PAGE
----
Bill Introduced to Protect Alaskans from Predatory Insurance Company Practices
February 25, 2016
HB357 was introduced Wednesday by Representative Adam Wool (D-Fairbanks) Wednesday and has been referred to the Alaska House Labor and Commerce Committee.
“This is just common sense,” said Rep. Wool. “What do credit scores have to do with insurance? If you don’t pay your bill, your coverage gets dropped. When you rent a car you pay the same rate regardless of your credit score. Why should insurance be any different?”
Using credit scores for insurance is a relatively new practice. The first time credit scores were used to decide insurability in Alaska was in 1989 and credit scores were not used to set rates in Alaska until 1998. Credit scores are not used for health insurance, but are used by some insurance companies for homeowners, automobile, and other types of insurance.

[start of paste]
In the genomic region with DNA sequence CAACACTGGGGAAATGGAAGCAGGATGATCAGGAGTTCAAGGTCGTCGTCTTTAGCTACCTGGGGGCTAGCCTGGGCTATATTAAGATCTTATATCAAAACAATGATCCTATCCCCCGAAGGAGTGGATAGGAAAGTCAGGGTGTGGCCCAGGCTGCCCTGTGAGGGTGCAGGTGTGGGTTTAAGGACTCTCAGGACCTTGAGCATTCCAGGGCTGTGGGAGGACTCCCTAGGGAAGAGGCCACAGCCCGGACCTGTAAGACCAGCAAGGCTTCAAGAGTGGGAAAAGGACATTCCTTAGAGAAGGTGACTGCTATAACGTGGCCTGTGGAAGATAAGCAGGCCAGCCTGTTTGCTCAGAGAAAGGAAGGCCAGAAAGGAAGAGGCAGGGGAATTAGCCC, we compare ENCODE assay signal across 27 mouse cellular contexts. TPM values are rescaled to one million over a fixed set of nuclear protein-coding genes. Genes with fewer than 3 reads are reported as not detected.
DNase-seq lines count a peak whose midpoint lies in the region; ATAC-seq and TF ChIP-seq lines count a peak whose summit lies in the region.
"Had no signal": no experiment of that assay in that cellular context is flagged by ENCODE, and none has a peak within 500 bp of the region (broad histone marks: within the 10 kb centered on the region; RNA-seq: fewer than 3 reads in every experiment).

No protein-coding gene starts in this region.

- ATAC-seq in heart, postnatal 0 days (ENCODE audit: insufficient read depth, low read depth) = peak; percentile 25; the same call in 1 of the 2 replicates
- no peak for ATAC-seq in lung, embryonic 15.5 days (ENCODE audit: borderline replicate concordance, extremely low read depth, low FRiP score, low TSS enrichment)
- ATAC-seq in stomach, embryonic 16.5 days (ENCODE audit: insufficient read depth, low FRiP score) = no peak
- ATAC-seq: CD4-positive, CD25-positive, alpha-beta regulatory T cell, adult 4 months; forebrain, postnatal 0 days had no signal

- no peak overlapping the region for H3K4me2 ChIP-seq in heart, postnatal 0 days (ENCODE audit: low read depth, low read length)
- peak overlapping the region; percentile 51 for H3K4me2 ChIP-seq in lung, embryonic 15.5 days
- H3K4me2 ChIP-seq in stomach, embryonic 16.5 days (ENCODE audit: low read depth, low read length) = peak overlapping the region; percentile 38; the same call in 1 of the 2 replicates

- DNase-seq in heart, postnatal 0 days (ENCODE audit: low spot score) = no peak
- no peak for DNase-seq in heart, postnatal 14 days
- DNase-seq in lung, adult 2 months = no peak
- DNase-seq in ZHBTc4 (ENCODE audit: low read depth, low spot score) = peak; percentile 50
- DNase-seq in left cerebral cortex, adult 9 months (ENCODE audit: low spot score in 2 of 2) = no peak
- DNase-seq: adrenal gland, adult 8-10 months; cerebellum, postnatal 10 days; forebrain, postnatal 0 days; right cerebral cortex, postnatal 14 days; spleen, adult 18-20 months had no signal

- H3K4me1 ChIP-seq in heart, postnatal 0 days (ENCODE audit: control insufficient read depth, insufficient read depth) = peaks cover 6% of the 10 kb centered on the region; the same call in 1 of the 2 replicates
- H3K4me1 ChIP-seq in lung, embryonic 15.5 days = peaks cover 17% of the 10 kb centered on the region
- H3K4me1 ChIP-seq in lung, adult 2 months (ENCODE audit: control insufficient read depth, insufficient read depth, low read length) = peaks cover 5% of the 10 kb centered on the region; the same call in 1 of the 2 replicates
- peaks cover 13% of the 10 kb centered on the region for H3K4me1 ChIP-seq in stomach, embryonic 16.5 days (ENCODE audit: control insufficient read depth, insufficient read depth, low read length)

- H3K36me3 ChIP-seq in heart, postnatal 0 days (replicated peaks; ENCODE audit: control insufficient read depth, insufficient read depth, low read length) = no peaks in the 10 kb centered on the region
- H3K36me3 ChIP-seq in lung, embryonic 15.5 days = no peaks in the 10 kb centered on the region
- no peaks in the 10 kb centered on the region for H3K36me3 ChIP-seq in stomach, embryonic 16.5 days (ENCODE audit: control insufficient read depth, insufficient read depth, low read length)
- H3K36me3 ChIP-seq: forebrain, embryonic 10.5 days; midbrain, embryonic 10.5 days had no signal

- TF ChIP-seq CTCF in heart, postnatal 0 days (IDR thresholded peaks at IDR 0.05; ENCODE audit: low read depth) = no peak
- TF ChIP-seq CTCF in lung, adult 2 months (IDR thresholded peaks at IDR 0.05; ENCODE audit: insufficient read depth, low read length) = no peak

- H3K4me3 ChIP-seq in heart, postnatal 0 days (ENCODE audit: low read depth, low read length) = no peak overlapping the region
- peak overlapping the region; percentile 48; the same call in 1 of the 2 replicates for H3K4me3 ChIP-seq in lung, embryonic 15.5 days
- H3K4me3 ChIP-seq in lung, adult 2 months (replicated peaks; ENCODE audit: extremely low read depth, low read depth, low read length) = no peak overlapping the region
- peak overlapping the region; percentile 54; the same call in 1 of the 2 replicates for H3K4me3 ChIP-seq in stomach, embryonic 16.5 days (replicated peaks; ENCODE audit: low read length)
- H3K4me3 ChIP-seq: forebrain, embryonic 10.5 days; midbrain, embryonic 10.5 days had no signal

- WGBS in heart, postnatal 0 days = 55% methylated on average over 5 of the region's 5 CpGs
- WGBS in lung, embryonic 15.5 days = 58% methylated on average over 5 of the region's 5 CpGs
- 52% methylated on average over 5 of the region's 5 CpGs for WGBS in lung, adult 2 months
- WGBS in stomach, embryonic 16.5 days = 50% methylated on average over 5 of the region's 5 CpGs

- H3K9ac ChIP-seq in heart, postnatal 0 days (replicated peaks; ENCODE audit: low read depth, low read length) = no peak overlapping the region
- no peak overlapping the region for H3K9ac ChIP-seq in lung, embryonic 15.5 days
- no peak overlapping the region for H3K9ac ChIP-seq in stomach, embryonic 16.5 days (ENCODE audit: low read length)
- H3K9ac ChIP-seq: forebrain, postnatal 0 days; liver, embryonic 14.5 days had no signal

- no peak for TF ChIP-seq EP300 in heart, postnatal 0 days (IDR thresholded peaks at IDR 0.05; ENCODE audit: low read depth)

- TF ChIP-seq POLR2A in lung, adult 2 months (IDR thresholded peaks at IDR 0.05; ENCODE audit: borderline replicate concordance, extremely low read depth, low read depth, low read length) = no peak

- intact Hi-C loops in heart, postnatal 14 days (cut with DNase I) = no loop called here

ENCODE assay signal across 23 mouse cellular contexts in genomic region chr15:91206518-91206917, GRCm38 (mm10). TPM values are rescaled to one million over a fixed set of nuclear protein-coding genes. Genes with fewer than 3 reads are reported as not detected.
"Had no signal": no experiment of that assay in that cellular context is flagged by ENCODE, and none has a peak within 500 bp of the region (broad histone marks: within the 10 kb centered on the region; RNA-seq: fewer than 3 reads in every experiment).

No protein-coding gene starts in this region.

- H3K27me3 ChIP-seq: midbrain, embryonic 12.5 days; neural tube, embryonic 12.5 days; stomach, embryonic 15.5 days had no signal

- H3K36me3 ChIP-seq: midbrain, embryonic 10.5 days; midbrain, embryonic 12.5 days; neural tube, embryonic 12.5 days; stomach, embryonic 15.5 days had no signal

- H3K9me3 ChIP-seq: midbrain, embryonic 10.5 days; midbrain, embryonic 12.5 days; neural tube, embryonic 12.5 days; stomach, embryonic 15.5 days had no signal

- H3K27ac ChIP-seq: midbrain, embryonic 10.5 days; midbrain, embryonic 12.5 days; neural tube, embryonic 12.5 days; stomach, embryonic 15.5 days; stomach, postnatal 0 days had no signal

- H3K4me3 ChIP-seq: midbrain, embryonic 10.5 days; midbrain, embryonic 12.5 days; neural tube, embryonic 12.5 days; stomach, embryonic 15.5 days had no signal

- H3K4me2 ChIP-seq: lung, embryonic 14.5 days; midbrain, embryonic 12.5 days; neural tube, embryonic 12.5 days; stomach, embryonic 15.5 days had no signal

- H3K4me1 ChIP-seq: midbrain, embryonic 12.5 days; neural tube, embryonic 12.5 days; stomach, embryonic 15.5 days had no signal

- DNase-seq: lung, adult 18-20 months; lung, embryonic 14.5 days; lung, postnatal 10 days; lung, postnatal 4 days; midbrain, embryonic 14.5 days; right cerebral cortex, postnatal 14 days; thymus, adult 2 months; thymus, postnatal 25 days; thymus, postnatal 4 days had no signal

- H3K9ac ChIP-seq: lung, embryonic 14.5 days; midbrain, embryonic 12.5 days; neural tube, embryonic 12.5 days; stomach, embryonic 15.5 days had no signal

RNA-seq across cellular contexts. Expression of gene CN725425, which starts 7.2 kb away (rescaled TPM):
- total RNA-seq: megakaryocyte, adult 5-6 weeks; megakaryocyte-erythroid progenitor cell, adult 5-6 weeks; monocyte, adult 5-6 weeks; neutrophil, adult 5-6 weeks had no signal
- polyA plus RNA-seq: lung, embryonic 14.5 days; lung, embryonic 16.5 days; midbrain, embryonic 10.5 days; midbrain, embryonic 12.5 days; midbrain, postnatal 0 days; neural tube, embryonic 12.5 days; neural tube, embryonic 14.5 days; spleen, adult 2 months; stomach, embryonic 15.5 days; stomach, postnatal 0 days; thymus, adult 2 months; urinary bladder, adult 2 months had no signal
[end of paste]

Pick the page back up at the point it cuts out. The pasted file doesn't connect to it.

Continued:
Although credit scores are designed to determine how risky it is to offer a person credit, a 2007 report from the Federal Trade Commission (FTC) noted that insurance companies do not use credit-based insurance scores to predict payment behavior. Studies by the FTC and the State Federation of Public Interest Groups have found that between 20% and 70% of people have errors on their credit reports.
HB 367 is not the only bill concerning credit scores and insurance being considered by the legislature. Senate Bill 127 would allow insurance companies to use credit scores to set rates or refuse coverage when renewing policies. That bill will be heard in the Senate Labor and Commerce Committee today, Thursday.
“Alaskans should not be denied insurance coverage because of an irrelevant number that might not even be accurate,” said Rep. Wool. “If you have good credit you can still let them run your credit score if you want it to be considered.”
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Edited by Mary Kauffman, SitNews
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